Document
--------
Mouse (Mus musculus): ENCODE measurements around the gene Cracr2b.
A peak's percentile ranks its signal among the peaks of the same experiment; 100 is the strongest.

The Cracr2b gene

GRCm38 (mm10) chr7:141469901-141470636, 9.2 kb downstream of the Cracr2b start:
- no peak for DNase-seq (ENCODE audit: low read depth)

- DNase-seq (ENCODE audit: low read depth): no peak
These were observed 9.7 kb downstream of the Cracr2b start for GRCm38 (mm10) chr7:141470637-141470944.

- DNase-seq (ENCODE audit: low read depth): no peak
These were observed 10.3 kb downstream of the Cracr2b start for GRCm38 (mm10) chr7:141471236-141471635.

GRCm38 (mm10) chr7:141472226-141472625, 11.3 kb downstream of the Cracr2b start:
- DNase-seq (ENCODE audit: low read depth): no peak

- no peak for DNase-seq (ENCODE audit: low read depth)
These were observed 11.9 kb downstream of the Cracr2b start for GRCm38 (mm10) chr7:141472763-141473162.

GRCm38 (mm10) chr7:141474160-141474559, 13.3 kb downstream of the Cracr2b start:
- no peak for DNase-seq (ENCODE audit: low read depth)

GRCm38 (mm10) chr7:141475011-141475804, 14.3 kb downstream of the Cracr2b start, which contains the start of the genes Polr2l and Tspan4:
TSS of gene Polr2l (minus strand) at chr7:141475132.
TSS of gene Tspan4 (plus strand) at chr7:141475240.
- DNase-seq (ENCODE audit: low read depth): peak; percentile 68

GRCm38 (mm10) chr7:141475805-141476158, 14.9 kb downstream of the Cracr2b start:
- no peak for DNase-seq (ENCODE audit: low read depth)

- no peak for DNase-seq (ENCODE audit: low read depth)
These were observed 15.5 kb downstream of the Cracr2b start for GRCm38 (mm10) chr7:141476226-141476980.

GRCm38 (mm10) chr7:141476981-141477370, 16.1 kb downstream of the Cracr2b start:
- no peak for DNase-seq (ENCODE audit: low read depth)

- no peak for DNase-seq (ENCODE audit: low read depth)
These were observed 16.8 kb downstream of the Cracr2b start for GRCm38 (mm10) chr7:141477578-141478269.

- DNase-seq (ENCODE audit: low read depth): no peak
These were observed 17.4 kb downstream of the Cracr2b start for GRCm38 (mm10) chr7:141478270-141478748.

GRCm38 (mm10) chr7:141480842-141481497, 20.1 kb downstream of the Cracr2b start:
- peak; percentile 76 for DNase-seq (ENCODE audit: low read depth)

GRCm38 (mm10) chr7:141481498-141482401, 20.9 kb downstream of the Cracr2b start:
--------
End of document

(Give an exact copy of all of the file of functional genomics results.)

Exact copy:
Mouse (Mus musculus): ENCODE measurements around the gene Cracr2b.
A peak's percentile ranks its signal among the peaks of the same experiment; 100 is the strongest.

The Cracr2b gene

GRCm38 (mm10) chr7:141469901-141470636, 9.2 kb downstream of the Cracr2b start:
- no peak for DNase-seq (ENCODE audit: low read depth)

- DNase-seq (ENCODE audit: low read depth): no peak
These were observed 9.7 kb downstream of the Cracr2b start for GRCm38 (mm10) chr7:141470637-141470944.

- DNase-seq (ENCODE audit: low read depth): no peak
These were observed 10.3 kb downstream of the Cracr2b start for GRCm38 (mm10) chr7:141471236-141471635.

GRCm38 (mm10) chr7:141472226-141472625, 11.3 kb downstream of the Cracr2b start:
- DNase-seq (ENCODE audit: low read depth): no peak

- no peak for DNase-seq (ENCODE audit: low read depth)
These were observed 11.9 kb downstream of the Cracr2b start for GRCm38 (mm10) chr7:141472763-141473162.

GRCm38 (mm10) chr7:141474160-141474559, 13.3 kb downstream of the Cracr2b start:
- no peak for DNase-seq (ENCODE audit: low read depth)

GRCm38 (mm10) chr7:141475011-141475804, 14.3 kb downstream of the Cracr2b start, which contains the start of the genes Polr2l and Tspan4:
TSS of gene Polr2l (minus strand) at chr7:141475132.
TSS of gene Tspan4 (plus strand) at chr7:141475240.
- DNase-seq (ENCODE audit: low read depth): peak; percentile 68

GRCm38 (mm10) chr7:141475805-141476158, 14.9 kb downstream of the Cracr2b start:
- no peak for DNase-seq (ENCODE audit: low read depth)

- no peak for DNase-seq (ENCODE audit: low read depth)
These were observed 15.5 kb downstream of the Cracr2b start for GRCm38 (mm10) chr7:141476226-141476980.

GRCm38 (mm10) chr7:141476981-141477370, 16.1 kb downstream of the Cracr2b start:
- no peak for DNase-seq (ENCODE audit: low read depth)

- no peak for DNase-seq (ENCODE audit: low read depth)
These were observed 16.8 kb downstream of the Cracr2b start for GRCm38 (mm10) chr7:141477578-141478269.

- DNase-seq (ENCODE audit: low read depth): no peak
These were observed 17.4 kb downstream of the Cracr2b start for GRCm38 (mm10) chr7:141478270-141478748.

GRCm38 (mm10) chr7:141480842-141481497, 20.1 kb downstream of the Cracr2b start:
- peak; percentile 76 for DNase-seq (ENCODE audit: low read depth)

GRCm38 (mm10) chr7:141481498-141482401, 20.9 kb downstream of the Cracr2b start: